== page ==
“Savings is the best investment.” I swear I have written this phrase dozens of times in the past few years. I (think) I first wrote it in Ch. 12 of my book:
In one respect, a focus on saving diminishes the importance of investing. A dollar saved through a more conscious spending plan is a far more certain return than the uncertain return on an investment. Said another way, savings is the best investment an individual can make.
Said differently, a higher savings rate is a much easier and more certain way to generate additional capital than the elusive search for alpha. There are too many smart fund managers out there searching for an incremental edge to make the hunt for alpha anything but frustrating to the average investor.
The challenge for investors today is that the financial world is wacky. In big chunks of the world the yield on government bonds is negative. In the US, Treasury yields are at all-time lows. And the yield on the S&P 500 now easily exceeds that seen on the 10-year Treasury.
So not only are historical relationships all messed up. The absolute level of expected returns are low as well. As you can see below it is nearly impossible to find a US-based asset with 10-year real expected returns in excess of 1% per annum.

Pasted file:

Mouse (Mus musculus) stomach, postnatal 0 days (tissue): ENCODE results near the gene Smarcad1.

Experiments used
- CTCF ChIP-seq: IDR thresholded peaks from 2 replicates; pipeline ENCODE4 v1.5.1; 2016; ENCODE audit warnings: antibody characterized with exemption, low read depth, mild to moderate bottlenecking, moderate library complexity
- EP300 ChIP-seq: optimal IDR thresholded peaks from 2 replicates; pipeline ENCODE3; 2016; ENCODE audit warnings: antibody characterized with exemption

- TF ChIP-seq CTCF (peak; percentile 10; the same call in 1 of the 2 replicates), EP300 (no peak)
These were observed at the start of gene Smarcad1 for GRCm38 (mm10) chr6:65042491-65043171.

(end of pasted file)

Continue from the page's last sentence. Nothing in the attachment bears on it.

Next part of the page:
Source: research affiliates
What is an investor to do? Don’t stick your head in sand like institutional investors who somehow think they can generate 10.9% returns over the next 5 years. Equities seem like they are “the only game in town.” However be wary, despite the relative valuations, of substituting high-dividend stocks for bonds. Rather as Jason Zweig notes we all need to bite the bullet. He writes:
“Investing is always a partnership between you and the markets,” says Mr. Kinniry. In the 1980s and 1990s, when stocks and bonds alike racked up double-digit average returns, the markets did most of the work. “But now you are going to have to be the majority partner,” he says.
In this weird world, if you want to have more money, you will need to save a lot more money.
It may not be what most investors want to hear but it is a rational response to a seemingly irrational world.